Like many techno-geeks I host my LAMP website on a cheap ($150) computer and my broadband connection. I have also wondered what would happen if my site was linked on Slashdot or Digg. Specifically, would my setup be able to survive the “Slashdot Effect?” A Pentium 100mhz can easily saturate a T1′s worth of bandwidth and my upload speed is capped (supposedly) at 384kbps, so the server should easily be able to handle that. My bandwidth will be saturated before the server is incapacitated, at least that’s the idea.
The machine I use for my web server is a $150 PC that I bought from Fry’s one day (I always buy their $150 PC’s when they’re in stock). Here are the relevant specs on my little server:
There is additional software installed on this machine because it is also used as a desktop computer. However, none of that software is important for the purposes of this article.
The RAM has been upgraded since I purchased the machine from Fry’s because it originally came with 128MB, which is a little low for my tastes. The only other upgrade was a new CPU fan and that was out of personal preference, the default fan was just too loud.
Below are some directives in my httpd.conf and some general recommendations that I think are vital to helping you survive a good Slashdotting on low-budget hardware.
- MaxKeepAliveRequests 0
The KeepAlive directive in httpd.conf allows persistent connections to the web server, so that new connection does not have to be initiated for each request. Setting the MaxKeepAliveRequests directive to 0 enables unlimited number of requests per connection, which makes sense if you think about it. Why allow persistent connections but then terminate them after a short period of time?
- KeepAliveTimeout 15
Because persistent connections are allowed, it is important that they are not kept open indefinitely. This directive will close the connection after 15 seconds of inactivity.
- MinSpareServers 15
This is the minimum number of spare servers you want running at any given time. This way, if multiple simultaneous requests are received there will already be child processes running to handle them. Setting this number too high is a waste of system resources and setting it too low will cause the system to slow down.
- MaxSpareServers 65
Same as above, but the maximum child processes running at any given time.
- StartServers 15
This is the number of servers Apache will start initially. As more servers handle requests a minimum of 15 spare servers will run up to the maximum of 64.
- MaxClients 500
This is the maximum number of simultaneous clients that can connect to the server at any given time. Setting this number too low will result in users being locked out of the server under normal traffic situations and setting it too high will result in your server being so overloaded that all the requests timeout anyway. I think 500 is about right for most people’s needs.
- MaxRequestsPerChild 100000
Sets the maximum number of requests each child process will handle. This is mostly to prevent memory leaks and other mishaps but is important nonetheless. Setting this too low will cause a large portion of child processes to end for no real reason, thus slowing down the site. This could be set to 0 (unlimited) but that would negate any protection from valid issues like memory leaks.
- HostnameLookups off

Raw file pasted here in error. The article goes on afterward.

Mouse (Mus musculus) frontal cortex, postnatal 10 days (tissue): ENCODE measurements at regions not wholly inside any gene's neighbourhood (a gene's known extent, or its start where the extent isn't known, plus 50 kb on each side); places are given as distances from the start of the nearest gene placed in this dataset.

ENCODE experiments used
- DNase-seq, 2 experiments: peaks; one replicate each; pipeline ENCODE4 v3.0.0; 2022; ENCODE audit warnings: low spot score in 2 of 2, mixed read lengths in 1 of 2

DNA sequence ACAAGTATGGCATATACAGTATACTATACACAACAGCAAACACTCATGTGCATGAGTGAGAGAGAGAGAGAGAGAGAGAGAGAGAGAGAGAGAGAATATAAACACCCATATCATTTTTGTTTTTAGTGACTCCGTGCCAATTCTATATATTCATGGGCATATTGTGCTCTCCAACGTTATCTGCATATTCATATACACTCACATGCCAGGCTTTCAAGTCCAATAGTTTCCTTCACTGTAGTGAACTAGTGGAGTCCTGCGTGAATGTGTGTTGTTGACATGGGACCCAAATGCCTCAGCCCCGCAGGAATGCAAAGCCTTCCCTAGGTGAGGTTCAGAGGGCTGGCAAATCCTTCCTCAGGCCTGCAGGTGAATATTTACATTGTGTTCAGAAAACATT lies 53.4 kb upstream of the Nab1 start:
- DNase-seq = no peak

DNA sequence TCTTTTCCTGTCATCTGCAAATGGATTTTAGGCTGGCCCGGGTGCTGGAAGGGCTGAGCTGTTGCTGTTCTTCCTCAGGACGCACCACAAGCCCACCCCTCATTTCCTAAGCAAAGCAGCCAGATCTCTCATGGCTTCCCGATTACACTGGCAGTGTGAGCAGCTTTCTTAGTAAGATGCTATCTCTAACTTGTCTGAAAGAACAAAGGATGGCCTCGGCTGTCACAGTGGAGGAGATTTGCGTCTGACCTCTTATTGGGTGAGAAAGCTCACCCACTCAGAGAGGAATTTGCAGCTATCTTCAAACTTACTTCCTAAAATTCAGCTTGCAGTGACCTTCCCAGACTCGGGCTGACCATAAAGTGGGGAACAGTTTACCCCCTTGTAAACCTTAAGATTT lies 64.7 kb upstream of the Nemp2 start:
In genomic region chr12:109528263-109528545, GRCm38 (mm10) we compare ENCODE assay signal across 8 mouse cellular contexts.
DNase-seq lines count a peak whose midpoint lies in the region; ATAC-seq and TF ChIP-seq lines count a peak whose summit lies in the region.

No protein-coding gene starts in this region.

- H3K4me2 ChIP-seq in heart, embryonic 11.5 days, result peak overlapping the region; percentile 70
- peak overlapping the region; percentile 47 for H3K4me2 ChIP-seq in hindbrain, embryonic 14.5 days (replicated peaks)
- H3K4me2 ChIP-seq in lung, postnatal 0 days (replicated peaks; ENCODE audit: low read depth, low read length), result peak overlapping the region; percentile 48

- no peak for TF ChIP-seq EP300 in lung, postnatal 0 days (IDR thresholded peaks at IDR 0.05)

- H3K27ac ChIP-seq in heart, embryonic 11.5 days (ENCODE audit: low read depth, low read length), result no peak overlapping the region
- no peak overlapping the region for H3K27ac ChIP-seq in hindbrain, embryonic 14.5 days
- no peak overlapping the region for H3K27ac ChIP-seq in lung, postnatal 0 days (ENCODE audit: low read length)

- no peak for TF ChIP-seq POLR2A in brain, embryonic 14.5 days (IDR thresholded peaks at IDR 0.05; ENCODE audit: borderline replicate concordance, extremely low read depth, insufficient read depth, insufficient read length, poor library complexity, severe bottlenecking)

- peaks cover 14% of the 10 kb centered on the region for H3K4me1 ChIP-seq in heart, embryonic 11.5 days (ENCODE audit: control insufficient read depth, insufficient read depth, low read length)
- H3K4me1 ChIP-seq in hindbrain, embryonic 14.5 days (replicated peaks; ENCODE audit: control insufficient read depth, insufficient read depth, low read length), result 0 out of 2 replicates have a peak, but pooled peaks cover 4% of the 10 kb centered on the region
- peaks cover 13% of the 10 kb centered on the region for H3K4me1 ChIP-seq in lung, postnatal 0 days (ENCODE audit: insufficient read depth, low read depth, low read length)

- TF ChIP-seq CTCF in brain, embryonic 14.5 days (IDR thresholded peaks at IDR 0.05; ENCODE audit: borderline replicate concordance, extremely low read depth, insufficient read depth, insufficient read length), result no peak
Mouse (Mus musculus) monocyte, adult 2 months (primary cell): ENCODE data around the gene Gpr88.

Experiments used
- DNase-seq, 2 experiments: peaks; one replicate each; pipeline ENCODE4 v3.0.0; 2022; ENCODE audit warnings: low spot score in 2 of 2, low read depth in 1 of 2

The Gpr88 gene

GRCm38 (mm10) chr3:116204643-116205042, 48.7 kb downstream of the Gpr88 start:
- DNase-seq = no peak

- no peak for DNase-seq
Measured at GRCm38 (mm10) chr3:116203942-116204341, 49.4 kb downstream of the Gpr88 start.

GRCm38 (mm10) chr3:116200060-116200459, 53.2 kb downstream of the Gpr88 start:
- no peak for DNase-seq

This prevents DNS lookups of all the visitors to the site, I am pretty sure it’s off by default. If it’s on in your httpd.conf I would recommend turning it off.
Those are the main directives in my httpd.conf that I pay attention to for traffic handling purposes. Besides tweaking Apache, I also do other things to help ensure that my site doesn’t get too overwhelmed.
I minimize graphics on my site, and use css instead (where I can). This is pretty easy with WordPress, depending on which theme you use. I stay away from themes with a lot of images and I tend not to put any in my posts either. They’re just too much of a drain on bandwidth, especially if you have a lot of traffic. On top of all that, I don’t really like seeing graphics when I go to other sites. Most of the time they just get in the way of the information.
As far as static pages go, that isn’t much of an option for me. Everything in WordPress is dynamically pulled from the database unless certain plug-ins are installed and since my upload speed is the main bottleneck in my implementation, static pages aren’t really a factor. However, if you have a faster upload speed, then having a cache of static pages would speed things up for you.
Another thing that will help with bandwidth if you submit a link to one of the larger sites (Digg, Slashdot, etc.) is to use CoralCDN. CoralCDN is essentially a caching/proxy service that will reduce the drain on your bandwidth. All you have to do to use it is append “.nyud:net:8090” (without the quotes) to any link you submit. All requests for that link will then be automatically routed through CoralCDN.
Those are just a few things you can do to help avoid having your server killed by Slashdot or Digg. The Apache configuration changes are important, but so is having a simple site that is low on graphics and other bandwidth intensive content. I’m sure there are many other things that can be done, and I don’t claim to be an expert in this field (hence the general recommendations). So far, the previously mentioned things have helped my site stay up under some heavy traffic, but I have yet to be Slashdotted (thankfully?). If anyone else has recommendations on additional precautions I can take, I’m more than happy to hear them. If this gets onto Digg, Slashdot, etc. then it will be a good test of the things I’ve mentioned. We’ll have to wait and see.
Originally posted on PoliticalApathy.com